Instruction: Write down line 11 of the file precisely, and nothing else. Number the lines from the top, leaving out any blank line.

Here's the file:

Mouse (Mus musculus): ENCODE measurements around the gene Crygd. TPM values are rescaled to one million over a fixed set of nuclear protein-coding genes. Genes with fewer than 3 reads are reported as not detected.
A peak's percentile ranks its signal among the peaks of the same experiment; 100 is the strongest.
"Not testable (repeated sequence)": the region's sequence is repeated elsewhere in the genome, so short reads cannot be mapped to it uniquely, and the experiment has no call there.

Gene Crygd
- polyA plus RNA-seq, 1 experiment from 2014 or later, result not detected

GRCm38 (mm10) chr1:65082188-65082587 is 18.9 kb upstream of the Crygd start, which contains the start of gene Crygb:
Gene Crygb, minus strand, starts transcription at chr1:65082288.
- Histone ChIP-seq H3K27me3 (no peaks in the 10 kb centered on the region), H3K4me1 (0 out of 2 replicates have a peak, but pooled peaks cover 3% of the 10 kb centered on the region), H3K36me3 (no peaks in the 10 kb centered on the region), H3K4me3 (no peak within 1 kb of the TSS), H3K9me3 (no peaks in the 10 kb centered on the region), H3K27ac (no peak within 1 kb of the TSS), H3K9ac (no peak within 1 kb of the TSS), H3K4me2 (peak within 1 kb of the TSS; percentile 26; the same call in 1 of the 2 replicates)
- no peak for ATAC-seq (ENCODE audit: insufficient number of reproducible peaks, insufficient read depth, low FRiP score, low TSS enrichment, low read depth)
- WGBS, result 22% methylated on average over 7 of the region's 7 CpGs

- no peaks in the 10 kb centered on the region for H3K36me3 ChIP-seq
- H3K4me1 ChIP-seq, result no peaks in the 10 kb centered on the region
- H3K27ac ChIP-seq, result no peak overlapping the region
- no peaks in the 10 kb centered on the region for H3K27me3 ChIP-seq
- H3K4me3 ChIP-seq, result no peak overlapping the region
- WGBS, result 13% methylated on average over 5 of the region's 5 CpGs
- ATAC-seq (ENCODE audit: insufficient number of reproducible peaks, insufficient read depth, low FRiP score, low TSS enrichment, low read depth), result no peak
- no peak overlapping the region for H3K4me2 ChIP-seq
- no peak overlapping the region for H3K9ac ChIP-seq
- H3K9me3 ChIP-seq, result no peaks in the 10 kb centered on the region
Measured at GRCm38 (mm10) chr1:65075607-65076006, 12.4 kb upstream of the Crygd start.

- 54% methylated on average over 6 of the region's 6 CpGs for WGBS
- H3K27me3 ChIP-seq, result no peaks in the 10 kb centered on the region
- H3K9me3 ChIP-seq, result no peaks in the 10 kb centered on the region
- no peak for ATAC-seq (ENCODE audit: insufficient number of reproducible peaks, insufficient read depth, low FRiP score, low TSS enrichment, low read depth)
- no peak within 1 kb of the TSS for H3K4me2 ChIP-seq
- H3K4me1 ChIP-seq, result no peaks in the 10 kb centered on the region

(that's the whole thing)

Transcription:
- no peaks in the 10 kb centered on the region for H3K36me3 ChIP-seq